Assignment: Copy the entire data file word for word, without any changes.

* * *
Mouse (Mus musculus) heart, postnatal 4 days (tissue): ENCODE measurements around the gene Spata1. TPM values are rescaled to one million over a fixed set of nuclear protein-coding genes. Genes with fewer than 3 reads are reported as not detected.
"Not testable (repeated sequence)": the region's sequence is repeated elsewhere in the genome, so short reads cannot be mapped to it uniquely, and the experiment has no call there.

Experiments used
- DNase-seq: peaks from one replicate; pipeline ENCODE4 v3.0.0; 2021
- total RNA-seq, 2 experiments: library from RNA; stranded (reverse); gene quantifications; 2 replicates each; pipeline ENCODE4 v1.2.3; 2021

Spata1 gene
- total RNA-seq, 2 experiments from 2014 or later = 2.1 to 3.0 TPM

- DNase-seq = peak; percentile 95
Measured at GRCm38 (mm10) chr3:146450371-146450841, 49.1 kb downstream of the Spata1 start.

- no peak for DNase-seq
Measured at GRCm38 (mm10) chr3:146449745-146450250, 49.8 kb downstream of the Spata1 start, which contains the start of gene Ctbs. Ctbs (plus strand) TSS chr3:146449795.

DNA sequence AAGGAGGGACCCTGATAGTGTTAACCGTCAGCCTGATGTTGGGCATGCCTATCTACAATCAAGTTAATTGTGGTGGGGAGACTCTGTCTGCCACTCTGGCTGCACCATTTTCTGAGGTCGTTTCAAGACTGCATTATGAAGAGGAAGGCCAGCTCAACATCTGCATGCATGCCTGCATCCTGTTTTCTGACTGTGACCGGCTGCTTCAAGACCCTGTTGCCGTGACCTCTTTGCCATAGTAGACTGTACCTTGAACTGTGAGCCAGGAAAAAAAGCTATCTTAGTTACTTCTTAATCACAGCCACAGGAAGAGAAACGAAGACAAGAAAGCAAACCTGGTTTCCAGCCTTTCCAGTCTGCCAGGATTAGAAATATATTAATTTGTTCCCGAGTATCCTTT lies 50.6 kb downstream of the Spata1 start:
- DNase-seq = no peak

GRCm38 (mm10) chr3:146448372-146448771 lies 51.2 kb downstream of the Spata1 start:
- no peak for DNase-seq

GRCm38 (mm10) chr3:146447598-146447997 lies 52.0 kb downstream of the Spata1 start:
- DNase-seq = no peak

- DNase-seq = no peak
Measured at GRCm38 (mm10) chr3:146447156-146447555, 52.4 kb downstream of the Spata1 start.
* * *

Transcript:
Mouse (Mus musculus) heart, postnatal 4 days (tissue): ENCODE measurements around the gene Spata1. TPM values are rescaled to one million over a fixed set of nuclear protein-coding genes. Genes with fewer than 3 reads are reported as not detected.
"Not testable (repeated sequence)": the region's sequence is repeated elsewhere in the genome, so short reads cannot be mapped to it uniquely, and the experiment has no call there.

Experiments used
- DNase-seq: peaks from one replicate; pipeline ENCODE4 v3.0.0; 2021
- total RNA-seq, 2 experiments: library from RNA; stranded (reverse); gene quantifications; 2 replicates each; pipeline ENCODE4 v1.2.3; 2021

Spata1 gene
- total RNA-seq, 2 experiments from 2014 or later = 2.1 to 3.0 TPM

- DNase-seq = peak; percentile 95
Measured at GRCm38 (mm10) chr3:146450371-146450841, 49.1 kb downstream of the Spata1 start.

- no peak for DNase-seq
Measured at GRCm38 (mm10) chr3:146449745-146450250, 49.8 kb downstream of the Spata1 start, which contains the start of gene Ctbs. Ctbs (plus strand) TSS chr3:146449795.

DNA sequence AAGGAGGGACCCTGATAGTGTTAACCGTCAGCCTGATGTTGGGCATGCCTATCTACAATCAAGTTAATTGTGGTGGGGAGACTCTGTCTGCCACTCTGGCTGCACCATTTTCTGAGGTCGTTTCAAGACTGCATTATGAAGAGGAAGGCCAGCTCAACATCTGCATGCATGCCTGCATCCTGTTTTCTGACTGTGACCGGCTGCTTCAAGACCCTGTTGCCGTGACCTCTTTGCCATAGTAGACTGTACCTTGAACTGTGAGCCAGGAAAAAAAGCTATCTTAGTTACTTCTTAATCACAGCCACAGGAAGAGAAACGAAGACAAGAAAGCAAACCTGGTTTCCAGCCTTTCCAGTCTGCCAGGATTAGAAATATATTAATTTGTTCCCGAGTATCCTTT lies 50.6 kb downstream of the Spata1 start:
- DNase-seq = no peak

GRCm38 (mm10) chr3:146448372-146448771 lies 51.2 kb downstream of the Spata1 start:
- no peak for DNase-seq

GRCm38 (mm10) chr3:146447598-146447997 lies 52.0 kb downstream of the Spata1 start:
- DNase-seq = no peak

- DNase-seq = no peak
Measured at GRCm38 (mm10) chr3:146447156-146447555, 52.4 kb downstream of the Spata1 start.